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Formation and Fate of Kino Veins in Eucalyptus L'hérit.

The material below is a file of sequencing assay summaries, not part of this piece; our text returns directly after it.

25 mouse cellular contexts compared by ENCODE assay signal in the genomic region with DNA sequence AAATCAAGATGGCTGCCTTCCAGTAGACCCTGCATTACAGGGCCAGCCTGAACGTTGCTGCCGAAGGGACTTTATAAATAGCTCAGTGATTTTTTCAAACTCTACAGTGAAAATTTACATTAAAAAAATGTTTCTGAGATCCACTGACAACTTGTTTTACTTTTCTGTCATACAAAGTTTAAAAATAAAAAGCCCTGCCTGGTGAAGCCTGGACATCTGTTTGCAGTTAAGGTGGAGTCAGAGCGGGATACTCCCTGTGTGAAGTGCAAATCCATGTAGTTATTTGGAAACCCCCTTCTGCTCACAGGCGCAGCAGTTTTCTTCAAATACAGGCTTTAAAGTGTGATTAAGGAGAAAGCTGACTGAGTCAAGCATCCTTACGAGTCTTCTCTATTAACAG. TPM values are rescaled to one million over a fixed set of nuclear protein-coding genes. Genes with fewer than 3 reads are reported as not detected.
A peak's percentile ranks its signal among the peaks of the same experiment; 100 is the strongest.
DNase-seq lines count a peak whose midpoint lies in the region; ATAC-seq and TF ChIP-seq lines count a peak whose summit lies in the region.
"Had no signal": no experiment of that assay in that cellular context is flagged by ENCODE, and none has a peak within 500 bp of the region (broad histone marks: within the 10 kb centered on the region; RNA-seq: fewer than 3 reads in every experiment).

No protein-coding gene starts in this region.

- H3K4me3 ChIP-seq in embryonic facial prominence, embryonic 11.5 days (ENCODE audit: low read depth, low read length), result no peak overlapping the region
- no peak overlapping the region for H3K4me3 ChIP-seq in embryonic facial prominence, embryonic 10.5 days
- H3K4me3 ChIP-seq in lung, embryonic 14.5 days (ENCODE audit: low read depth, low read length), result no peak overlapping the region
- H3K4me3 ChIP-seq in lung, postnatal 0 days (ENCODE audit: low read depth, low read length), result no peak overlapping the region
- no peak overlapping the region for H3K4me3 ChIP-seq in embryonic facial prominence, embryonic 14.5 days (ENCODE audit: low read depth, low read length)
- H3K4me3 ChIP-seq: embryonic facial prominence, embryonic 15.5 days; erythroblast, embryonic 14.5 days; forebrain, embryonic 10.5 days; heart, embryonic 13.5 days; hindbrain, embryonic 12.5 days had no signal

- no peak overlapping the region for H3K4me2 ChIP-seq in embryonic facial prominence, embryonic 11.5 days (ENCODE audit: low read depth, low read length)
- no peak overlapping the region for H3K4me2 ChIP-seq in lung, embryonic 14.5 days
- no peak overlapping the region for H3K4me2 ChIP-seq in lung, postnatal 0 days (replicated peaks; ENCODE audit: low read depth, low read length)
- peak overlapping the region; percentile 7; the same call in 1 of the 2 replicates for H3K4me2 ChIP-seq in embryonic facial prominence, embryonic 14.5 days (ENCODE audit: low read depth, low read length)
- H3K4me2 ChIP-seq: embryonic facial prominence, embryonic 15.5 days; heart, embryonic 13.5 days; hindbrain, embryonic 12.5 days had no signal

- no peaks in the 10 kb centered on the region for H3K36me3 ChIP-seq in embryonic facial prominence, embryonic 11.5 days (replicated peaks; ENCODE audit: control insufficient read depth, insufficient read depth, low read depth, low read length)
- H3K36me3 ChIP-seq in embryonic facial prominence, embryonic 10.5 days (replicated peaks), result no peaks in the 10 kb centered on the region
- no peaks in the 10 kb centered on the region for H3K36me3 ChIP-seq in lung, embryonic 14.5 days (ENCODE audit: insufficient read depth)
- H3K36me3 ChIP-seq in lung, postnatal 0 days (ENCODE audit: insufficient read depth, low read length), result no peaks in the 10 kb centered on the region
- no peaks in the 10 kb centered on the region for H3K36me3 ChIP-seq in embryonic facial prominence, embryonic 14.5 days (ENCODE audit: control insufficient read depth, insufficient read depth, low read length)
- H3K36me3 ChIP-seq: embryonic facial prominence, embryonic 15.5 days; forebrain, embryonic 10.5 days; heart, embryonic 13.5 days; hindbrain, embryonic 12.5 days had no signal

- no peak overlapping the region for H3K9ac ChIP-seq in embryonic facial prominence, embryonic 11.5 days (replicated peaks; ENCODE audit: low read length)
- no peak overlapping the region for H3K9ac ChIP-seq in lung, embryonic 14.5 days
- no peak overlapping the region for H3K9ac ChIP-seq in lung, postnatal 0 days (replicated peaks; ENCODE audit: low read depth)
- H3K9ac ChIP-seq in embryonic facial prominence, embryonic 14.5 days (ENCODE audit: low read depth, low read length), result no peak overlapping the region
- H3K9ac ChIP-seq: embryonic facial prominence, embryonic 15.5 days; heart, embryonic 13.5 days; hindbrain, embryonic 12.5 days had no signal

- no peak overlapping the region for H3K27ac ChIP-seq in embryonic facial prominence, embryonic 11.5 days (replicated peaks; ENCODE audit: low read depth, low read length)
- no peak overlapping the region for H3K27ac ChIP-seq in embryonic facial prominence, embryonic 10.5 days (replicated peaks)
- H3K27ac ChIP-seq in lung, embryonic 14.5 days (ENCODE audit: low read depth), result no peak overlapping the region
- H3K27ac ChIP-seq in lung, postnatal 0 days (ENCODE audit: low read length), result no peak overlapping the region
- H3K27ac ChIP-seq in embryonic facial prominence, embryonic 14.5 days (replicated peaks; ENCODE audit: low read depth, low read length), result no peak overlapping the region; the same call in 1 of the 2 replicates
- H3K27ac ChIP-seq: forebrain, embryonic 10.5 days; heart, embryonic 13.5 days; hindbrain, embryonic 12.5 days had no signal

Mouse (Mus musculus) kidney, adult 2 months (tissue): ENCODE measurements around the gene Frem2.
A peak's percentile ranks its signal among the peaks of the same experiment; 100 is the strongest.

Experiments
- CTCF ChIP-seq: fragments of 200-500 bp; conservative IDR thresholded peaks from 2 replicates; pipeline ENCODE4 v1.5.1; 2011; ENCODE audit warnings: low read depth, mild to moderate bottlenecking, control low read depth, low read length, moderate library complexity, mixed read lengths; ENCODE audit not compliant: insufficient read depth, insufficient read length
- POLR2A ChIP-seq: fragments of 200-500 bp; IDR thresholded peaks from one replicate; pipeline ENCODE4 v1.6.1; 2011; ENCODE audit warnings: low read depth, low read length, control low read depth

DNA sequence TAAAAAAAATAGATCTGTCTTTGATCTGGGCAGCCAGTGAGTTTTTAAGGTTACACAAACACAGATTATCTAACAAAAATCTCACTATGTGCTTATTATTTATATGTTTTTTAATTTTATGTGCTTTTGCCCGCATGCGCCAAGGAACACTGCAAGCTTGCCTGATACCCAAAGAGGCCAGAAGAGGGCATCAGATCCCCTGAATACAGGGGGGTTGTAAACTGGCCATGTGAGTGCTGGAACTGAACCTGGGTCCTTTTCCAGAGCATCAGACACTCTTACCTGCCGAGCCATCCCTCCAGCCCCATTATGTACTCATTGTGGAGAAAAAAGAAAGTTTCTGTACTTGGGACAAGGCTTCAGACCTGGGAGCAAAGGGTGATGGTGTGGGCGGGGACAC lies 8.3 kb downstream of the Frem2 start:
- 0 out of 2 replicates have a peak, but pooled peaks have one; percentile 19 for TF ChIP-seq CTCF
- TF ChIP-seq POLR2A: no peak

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Kino veins, generally referred to as gum veins, are formed in Eucalyptus spp. in response to injury. Although they are retained as defects in the wood of many species, in some they become inc1uded in the phloem, then the rhytidome and are eventually shed. Ninety-three Eucalyptus spp. were sampled to determine whether they had xylem or phloem (bark) veins. The species which exhibited kino veins in the phloem were all members of three sections of the subgenus Symphyomyrtus. All species examined of the subgenera Monocalyptus and Corymbia had xylem veins. Kino veins are formed by the lysigenous breakdown of parenchyma bands produced by the cambium. The difference which results in the veins either being shed in the bark or inc1uded in the xylem is determined at the time of their initiation. The parenchyma bands may be produced on either the xylem or on the phloem side of the cambium. The fate of the veins becomes apparent once normal cambial divisions resurne the production of xylem and phloem.


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